“At this point, we have become so integrated into the community here — we see well over 80 clergy who spend a lot of time here — that people have a real sense of ownership and support,” Kline said. “If we had to go in crisis mode, there are enough people who have our back.”
Approximately 75 percent of Mayyim Hayyim immersions are for “traditional purposes,” such as niddah, pre-wedding, pre-Shabbat and conversion, with between 200-300 people converting there each year.
The remaining visits are to mark other moments, everything from celebrating recovery from alcoholism to mourning a miscarriage.
The mikveh operates on a “pay what you can” basis, with regular users asked but not required to donate $36 per visit, while those who come for a one-time ceremony are asked to donate $90.
Though unaware of any specific new mikveh projects that have been put on hold due to the recession, Kline said “some communities got stalled” even before the recession, and that “There may be other communities that are saying, ‘Oy, we aren’t going to start that yet.’”
Such is the case in New York, where real estate costs and scarcity of available space make building a mikveh particularly daunting.
Over the past decade, various communal leaders have explored the possibility of establishing a pluralistic or liberal mikveh in Manhattan or even Brooklyn, but little has materialized. That’s partly due to the enormous expense, but also due to a relatively high level of satisfaction with the West Side Mikvah, which, while under Orthodox auspices, allows liberal rabbis to perform conversions and other ceremonies there.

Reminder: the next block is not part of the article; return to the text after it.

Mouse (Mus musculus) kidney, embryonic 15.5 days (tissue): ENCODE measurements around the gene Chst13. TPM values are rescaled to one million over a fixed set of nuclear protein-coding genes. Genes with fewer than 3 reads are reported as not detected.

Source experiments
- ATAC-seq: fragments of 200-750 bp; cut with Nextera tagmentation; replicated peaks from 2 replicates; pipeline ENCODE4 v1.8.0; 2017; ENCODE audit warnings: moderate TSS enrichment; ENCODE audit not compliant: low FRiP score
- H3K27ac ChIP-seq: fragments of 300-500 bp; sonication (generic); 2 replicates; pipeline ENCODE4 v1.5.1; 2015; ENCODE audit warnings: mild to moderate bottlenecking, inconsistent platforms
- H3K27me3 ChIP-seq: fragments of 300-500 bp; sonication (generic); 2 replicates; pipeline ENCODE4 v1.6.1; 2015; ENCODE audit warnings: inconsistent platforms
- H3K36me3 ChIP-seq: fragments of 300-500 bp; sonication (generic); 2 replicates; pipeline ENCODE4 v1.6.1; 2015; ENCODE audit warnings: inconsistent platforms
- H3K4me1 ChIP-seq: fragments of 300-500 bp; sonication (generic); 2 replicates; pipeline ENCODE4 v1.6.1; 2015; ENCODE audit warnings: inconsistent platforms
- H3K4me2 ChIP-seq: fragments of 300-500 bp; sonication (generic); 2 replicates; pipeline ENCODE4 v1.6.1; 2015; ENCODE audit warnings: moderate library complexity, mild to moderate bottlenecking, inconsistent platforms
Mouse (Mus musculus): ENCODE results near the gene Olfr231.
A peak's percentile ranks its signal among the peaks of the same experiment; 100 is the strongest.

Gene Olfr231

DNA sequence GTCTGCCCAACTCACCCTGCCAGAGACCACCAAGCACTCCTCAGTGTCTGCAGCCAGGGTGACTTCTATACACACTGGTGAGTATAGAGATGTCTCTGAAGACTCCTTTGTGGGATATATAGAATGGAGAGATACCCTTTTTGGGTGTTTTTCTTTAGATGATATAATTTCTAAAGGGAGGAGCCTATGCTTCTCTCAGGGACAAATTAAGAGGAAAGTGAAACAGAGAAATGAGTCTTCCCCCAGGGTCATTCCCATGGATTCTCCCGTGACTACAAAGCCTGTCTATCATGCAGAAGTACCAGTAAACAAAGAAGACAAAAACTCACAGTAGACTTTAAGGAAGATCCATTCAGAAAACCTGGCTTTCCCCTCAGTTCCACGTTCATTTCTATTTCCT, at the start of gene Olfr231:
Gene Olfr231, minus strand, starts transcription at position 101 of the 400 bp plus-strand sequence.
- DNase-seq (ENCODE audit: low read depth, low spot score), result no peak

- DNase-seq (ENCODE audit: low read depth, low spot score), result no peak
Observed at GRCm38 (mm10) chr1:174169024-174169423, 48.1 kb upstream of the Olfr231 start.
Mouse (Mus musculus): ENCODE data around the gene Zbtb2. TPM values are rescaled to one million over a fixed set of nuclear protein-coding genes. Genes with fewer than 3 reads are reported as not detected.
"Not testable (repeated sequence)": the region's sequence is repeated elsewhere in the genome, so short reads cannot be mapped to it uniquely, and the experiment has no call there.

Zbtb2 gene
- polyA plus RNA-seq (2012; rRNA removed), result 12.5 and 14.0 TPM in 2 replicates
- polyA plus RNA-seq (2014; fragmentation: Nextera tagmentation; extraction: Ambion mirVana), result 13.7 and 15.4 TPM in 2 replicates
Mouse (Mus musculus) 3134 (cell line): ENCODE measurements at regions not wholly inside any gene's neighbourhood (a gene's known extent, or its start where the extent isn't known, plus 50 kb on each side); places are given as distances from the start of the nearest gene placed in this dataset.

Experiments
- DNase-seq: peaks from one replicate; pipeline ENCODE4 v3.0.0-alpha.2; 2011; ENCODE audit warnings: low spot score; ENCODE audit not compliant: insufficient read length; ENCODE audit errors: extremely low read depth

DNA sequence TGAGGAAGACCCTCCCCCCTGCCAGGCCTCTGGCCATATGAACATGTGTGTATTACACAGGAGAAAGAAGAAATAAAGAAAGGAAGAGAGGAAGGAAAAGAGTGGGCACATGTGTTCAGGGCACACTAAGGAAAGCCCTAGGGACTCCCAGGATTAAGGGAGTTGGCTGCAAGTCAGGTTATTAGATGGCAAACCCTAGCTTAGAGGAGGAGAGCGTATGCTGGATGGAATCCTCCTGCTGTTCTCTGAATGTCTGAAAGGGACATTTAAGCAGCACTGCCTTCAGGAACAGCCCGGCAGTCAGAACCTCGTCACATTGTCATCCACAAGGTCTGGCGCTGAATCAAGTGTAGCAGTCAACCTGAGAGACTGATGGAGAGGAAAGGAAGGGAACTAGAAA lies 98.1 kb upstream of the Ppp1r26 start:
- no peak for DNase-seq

That mikveh, on West 74th Street, was built in 2006 and is, by all accounts, an attractive, well-run facility. “It’s clean, it’s beautiful, and if you’re going in for traditional use of niddah, it’s great,” said Rabbi Marion Lev-Cohen, director of adult education and engagement at Central Synagogue, which is reform. “But there is no place to sit and do a bet din [interview before a panel of rabbis] before conversion other than the waiting room or hair dryer room. It doesn’t lend itself to the ability to create moments of holiness.”
In addition, she noted, it “is completely booked” and cannot accommodate an influx of new users.
Mayyim Hayyim, by contrast, has a room designated for bet din meetings, as well as a “celebration room” available for rentals.
Rabbi Lev-Cohen, who was unable to attend Mayyim Hayyim’s recent conference but has had meetings with its leaders, emphasized that the “welcoming” is great at the West Side Mikvah, and that its board members are “receptive to the possibility of trying to create a better space.”
“Given financial times and costs, we’re better off working with the mikveh we have” than trying to build a new one, she said, noting that mikve’ot are expensive not only to build, but to maintain.